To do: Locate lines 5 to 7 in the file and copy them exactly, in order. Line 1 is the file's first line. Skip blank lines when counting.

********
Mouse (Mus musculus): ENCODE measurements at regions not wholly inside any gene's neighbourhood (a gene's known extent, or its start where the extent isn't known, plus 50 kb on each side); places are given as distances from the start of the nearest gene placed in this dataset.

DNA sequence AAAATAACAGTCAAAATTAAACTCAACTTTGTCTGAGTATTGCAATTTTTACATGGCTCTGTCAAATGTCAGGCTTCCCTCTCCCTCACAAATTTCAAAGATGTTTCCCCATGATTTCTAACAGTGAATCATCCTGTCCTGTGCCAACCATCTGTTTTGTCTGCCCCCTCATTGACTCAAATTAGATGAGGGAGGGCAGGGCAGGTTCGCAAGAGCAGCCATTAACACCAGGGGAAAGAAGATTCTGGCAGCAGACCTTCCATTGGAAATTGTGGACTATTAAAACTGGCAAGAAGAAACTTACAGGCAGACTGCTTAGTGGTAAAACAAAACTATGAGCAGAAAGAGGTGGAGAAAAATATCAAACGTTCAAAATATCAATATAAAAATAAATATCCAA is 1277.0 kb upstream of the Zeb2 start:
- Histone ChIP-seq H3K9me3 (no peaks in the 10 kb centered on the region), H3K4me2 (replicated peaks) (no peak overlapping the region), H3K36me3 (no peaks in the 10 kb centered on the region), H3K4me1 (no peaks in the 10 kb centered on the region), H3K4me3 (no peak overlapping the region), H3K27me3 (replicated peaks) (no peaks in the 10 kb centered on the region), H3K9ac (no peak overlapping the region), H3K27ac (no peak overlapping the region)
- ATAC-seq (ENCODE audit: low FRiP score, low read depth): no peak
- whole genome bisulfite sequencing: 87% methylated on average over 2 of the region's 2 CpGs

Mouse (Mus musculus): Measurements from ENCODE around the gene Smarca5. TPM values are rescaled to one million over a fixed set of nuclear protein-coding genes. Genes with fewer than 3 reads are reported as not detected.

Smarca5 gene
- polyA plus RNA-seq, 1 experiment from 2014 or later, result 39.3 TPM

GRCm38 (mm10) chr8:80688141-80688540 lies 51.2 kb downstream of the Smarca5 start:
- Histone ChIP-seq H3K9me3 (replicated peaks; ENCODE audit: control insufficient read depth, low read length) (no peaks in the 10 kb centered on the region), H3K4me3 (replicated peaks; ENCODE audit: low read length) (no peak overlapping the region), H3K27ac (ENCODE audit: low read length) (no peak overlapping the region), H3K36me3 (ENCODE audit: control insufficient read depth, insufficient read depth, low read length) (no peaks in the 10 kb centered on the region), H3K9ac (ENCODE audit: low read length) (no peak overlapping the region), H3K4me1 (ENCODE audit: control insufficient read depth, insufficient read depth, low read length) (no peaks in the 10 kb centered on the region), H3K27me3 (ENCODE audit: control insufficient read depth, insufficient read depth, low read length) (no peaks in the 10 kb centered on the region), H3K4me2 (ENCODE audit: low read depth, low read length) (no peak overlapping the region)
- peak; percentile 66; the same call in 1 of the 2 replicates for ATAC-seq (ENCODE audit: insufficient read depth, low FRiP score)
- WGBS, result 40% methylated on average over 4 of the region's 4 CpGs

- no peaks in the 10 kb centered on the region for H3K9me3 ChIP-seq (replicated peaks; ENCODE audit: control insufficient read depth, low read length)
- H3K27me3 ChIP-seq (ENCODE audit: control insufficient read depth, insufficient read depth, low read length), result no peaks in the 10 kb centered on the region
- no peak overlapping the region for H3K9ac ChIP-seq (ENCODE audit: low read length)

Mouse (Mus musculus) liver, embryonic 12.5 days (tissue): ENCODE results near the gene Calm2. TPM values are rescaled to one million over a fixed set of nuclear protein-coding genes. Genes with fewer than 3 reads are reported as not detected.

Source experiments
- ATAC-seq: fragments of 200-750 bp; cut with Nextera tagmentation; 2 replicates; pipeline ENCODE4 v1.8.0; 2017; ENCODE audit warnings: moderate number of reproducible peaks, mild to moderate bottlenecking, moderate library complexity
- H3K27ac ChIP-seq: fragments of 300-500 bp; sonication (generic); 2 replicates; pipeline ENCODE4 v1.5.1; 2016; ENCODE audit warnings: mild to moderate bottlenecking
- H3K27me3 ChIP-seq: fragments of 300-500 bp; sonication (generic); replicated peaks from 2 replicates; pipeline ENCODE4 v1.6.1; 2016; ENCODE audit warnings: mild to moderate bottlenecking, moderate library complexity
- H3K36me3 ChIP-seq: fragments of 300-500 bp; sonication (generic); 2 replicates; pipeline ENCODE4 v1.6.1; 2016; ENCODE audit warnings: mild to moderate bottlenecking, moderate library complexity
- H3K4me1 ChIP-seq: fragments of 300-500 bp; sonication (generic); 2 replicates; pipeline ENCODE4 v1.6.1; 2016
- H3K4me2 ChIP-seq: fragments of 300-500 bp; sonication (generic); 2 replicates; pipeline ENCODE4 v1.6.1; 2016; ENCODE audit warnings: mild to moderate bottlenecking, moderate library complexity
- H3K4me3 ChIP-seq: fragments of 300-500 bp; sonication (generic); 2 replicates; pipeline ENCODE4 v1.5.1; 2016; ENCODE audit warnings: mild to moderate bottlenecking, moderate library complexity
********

- whole genome bisulfite sequencing: 87% methylated on average over 2 of the region's 2 CpGs

Mouse (Mus musculus): Measurements from ENCODE around the gene Smarca5. TPM values are rescaled to one million over a fixed set of nuclear protein-coding genes. Genes with fewer than 3 reads are reported as not detected.

Smarca5 gene